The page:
Sociolinguistic Studies, Estudios de Sociolingüística 1.1 2000

On the unpredictability of contact effects

Sarah G. Thomason
Issued Date: 5 Mar 2007


Historical linguists know that any search for deterministic predictions on language change is bound to fail. But the urge to explain linguistic change is strong, and many linguists have proposed generalizations that make limited predictions about what can and what cannot happen in language history. In language contact situations, the major predictors of possible linguistic results are social rather than linguistic. But, specifying the crucial social factors turns out to be difficult. Only one social factor appears to yield a reliable constraint on the linguistic effects of contact: the presence or absence of full bilingualism among the speakers who introduce interference into a language. On the other hand, trying to find a reliable correlation, across a wide range of contact situations, between any specific attitudinal factors and specific linguistic results is probably doomed. Therefore, the goal of this paper is not to offer predictive generalizations about ways in which attitudes determine the linguistic results of contact, but rather to show why it is so difficult to find any.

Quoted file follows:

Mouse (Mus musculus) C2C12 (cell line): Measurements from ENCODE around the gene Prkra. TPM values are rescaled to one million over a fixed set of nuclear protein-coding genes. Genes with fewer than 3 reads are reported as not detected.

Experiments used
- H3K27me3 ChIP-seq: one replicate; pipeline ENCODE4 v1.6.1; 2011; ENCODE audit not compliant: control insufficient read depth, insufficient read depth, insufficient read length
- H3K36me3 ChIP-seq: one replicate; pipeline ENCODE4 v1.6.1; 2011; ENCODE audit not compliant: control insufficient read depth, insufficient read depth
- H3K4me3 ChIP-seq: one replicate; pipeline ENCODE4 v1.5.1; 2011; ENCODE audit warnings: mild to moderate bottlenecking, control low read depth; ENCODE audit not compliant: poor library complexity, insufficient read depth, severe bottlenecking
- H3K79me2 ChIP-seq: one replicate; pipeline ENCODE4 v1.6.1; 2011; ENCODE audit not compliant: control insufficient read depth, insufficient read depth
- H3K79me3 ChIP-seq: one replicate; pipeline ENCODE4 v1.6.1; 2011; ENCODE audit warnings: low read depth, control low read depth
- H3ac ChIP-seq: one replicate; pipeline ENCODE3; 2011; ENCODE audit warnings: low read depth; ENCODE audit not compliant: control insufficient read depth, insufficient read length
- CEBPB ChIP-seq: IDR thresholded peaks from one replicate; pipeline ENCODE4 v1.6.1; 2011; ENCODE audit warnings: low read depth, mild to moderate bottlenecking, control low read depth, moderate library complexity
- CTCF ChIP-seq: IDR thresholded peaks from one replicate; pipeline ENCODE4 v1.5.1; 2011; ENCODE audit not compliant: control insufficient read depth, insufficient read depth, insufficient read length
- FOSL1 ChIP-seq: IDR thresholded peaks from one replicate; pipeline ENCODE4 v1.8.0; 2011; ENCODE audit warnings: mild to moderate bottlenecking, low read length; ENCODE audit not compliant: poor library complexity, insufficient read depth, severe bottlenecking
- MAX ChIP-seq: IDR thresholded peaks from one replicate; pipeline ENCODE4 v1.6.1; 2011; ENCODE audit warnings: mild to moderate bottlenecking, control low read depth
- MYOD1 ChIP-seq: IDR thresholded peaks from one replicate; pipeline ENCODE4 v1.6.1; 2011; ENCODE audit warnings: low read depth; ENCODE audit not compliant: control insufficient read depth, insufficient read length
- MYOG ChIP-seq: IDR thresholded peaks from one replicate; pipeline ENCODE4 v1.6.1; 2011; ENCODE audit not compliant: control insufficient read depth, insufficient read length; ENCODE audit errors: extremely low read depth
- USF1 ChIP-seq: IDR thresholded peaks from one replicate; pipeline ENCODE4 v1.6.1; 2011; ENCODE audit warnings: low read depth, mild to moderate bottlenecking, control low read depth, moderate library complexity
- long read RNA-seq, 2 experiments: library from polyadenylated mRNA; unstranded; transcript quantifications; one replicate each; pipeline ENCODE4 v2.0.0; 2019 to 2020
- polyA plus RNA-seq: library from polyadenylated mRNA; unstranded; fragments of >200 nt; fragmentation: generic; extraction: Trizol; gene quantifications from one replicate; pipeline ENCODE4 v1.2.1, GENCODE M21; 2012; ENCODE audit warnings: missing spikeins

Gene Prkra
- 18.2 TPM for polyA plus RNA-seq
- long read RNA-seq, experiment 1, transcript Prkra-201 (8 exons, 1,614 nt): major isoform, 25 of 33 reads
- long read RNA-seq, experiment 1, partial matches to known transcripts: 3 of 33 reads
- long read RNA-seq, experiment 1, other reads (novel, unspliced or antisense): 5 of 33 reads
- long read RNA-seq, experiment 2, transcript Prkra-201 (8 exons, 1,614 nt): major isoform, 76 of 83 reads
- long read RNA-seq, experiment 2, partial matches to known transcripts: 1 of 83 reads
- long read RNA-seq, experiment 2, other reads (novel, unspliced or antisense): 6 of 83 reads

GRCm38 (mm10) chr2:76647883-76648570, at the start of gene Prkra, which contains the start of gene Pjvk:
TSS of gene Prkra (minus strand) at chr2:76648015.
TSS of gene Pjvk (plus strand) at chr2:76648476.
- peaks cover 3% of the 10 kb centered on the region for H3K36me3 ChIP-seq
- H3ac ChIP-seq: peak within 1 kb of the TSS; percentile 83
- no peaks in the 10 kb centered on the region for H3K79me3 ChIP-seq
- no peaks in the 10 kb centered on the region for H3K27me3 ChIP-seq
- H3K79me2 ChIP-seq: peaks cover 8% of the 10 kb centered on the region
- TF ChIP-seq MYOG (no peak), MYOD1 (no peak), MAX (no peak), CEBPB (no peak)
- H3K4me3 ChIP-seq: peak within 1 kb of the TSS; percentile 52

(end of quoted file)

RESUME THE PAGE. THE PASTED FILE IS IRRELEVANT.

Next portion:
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DOI: 10.1558/sols.v1i1.173


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